Treasurer Frydenberg Considers Overhaul for JobMaker Scheme

March 22, 2021 Updated: March 22, 2021

The Morrison government’s $4 billion JobMaker hiring credit scheme has been snubbed by employers, forcing Treasurer Josh Frydenberg to make changes to it in the upcoming May budget.

The scheme, which was expected to create a total of 450, 000 jobs in two and a half years, has so far failed to generate any real success, with only 521 jobs being created—far from the Treasury’s expectation of seeing 10,000 jobs by this stage. Currently, the hiring credit has had 15,000 registrations and paid out only $800,000 so far.

“While the JobMaker program is still in its early stages, given the take-up to date, the government will examine its criteria and settings in the context of the budget,” Frydenberg told the Australian Financial Review on Monday.

Announced in the October 2020 budget by the federal government, the JobMaker scheme aimed to help younger people obtain a job in the post-pandemic economy by rewarding employers $200 every week for a new hire aged 16 to 29 and $100 for a new hire aged 30 to 35.

This meant that employers could receive up to $10,400 for younger employees and $5200 for those aged 30-35 over a year. But employers must be eligible for the scheme, and they can only access the package if they hire young employees between  Oct. 7, 2020 and Oct. 6, 2021.

Epoch Times Photo
Treasurer Josh Frydenberg reacts during Question Time in the House of Representatives at Parliament House on March 16, 2021, in Canberra, Australia. (Sam Mooy/Getty Images)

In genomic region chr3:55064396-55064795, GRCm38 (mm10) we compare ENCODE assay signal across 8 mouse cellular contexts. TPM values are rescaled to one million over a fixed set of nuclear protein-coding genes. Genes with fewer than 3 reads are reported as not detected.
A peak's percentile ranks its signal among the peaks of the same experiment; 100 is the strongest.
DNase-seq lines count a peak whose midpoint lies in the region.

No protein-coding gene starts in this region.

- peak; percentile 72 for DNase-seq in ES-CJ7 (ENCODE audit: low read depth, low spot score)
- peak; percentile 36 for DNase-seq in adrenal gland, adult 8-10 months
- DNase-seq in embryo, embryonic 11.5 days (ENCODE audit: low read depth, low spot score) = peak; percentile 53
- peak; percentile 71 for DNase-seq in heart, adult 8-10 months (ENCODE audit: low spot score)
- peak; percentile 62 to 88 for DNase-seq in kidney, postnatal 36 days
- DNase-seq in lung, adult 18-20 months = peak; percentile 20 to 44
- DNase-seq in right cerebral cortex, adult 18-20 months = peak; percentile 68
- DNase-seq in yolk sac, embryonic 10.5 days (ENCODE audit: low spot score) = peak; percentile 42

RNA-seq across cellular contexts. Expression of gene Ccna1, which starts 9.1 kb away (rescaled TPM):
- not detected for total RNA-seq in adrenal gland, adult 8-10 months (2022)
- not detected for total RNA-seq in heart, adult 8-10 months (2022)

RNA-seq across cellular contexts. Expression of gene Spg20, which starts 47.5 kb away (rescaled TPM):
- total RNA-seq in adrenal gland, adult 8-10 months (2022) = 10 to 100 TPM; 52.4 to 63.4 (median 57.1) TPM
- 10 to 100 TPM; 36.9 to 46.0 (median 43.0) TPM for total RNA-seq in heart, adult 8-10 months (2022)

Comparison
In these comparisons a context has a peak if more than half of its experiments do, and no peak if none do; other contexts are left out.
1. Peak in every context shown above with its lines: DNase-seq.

The Treasury believes the slow uptake of the JobMaker scheme is due to the increasing levels of employment across the country.

Last week, the ABS released data showing that the country’s overall unemployment rate had decreased from 6.3 percent in January to an unexpected 5.8 percent in February, which is only 0.6 percent points above the March 2020 figures.

“In February, the unemployment rate fell from 6.3 per cent to 5.8 per cent, with 88,700 jobs created. Importantly, more than 40 per cent of these jobs went to young people,” Frydenberg reportedly told the Australian. “Employment is now back at pre-pandemic levels while the participation rate remains at a record high … These factors have contributed to fewer businesses taking up the credit.”

Frydenberg also said that while there would be some changes to the scheme’s eligibility criteria, he insisted that the 16 to 35 age limit for workers remains unchanged.

Jim Chalmers, the opposition treasury spokesman, said last year that it is vital that the new wage subsidy scheme is “better designed, better implemented and better monitored than JobKeeper,” which will end on March 28.